The morning had been bright and sunny, and we cruised with the back and front windows down, but after lunch the clouds gathered, the atmosphere became humid and we just finished mooring at Pont de Vaux when a heavy thunderstorm broke.
Our young French neighbours had left their bedding out on the deck rails to dry and I was just in time to fetch it in for them before the heavens opened. Prior to the rainfall, their cat was lazing happily on the gunwhales, pleased to have something to look at. From his vantage point he can peer into our galley, keeping tabs on our activities.
A mini-drama was on-going in the port, which was crawling with gendarmerie and pompiers. Apparently, according to Philippe (the Capitaine) there was ‘gazole’ in the water around the port, but later the police told us it was ‘essence’. They came to ask us when we had first noticed the ‘essence’ in the water, but we had to tell them we’d only been in port ten minutes, and couldn’t help.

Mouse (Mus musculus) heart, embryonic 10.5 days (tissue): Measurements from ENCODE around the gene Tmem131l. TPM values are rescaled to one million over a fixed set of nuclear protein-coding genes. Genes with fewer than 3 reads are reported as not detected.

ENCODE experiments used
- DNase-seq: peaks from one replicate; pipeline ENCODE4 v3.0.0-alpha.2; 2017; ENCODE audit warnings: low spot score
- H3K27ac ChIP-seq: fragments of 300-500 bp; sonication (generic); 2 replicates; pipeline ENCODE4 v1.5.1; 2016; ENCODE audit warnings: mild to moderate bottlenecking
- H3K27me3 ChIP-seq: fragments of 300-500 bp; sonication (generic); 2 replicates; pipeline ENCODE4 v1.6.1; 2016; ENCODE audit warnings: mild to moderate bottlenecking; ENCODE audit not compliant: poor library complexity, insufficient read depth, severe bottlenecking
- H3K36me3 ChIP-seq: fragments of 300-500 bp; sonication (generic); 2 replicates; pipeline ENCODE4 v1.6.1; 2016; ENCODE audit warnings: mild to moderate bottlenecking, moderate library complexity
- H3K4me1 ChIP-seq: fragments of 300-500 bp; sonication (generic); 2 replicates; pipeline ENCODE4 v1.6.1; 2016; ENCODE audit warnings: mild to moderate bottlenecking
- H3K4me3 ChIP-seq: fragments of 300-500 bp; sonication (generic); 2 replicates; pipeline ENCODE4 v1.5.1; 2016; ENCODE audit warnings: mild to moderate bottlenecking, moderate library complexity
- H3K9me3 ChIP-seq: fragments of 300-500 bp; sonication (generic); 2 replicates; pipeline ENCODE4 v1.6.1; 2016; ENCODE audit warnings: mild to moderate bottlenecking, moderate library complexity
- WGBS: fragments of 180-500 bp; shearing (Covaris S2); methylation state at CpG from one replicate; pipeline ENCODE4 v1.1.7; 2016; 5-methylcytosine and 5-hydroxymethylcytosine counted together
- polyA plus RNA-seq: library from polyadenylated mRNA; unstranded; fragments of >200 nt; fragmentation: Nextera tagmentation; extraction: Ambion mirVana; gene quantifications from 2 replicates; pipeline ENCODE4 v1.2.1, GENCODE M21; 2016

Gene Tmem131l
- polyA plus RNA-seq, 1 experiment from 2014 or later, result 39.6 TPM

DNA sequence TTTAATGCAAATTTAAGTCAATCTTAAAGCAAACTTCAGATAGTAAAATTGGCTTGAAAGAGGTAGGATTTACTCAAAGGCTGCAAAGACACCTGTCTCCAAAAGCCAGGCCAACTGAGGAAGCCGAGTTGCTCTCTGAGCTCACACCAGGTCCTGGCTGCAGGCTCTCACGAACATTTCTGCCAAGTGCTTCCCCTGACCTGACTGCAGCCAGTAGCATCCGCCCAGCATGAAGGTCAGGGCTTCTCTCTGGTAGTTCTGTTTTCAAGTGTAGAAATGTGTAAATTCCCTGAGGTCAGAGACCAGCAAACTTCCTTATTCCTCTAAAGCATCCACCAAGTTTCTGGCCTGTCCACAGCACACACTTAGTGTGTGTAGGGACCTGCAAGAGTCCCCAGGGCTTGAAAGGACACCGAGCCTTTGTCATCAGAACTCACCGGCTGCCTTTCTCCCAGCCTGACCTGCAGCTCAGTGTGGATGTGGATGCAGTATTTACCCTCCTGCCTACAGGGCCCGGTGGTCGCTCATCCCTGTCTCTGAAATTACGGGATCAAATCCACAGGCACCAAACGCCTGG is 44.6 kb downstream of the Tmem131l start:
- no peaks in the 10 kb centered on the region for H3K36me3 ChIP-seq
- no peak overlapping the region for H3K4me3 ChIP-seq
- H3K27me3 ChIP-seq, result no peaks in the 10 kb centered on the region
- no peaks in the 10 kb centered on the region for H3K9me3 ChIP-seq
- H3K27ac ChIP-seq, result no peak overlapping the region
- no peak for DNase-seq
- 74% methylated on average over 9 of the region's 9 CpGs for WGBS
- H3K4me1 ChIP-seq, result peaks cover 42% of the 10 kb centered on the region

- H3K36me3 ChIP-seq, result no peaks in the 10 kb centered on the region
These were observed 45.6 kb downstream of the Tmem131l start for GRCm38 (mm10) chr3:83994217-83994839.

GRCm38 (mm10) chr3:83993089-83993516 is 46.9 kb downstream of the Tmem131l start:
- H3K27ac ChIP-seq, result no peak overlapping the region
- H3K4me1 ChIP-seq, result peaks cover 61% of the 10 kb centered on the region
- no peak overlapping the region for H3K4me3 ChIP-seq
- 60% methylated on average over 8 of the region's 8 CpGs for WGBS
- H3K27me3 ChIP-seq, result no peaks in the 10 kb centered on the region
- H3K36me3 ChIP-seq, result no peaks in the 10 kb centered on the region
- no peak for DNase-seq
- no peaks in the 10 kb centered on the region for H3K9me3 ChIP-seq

Later we walked out to the shops and went to watch the activities of the pompiers. They’d brought in a ‘mobile contamination unit’ and a pompiers launch, the occupants wearing masks, was emptying sacks of white powder onto the water. The atmosphere was thick with it, and I asked Philippe whether he thought the ducks and fish would be at risk, but he thought not. Later, the pompiers’ launches did a series of fast ‘donuts’ in the spaces between the pontoons to mix in the additive and, I guess, to try to aerate the water.
When Celeste, our French neighbour, returned from her job, she told us that this was not the first time such contamination had happened in recent weeks – hence the involvement of the gendarmerie.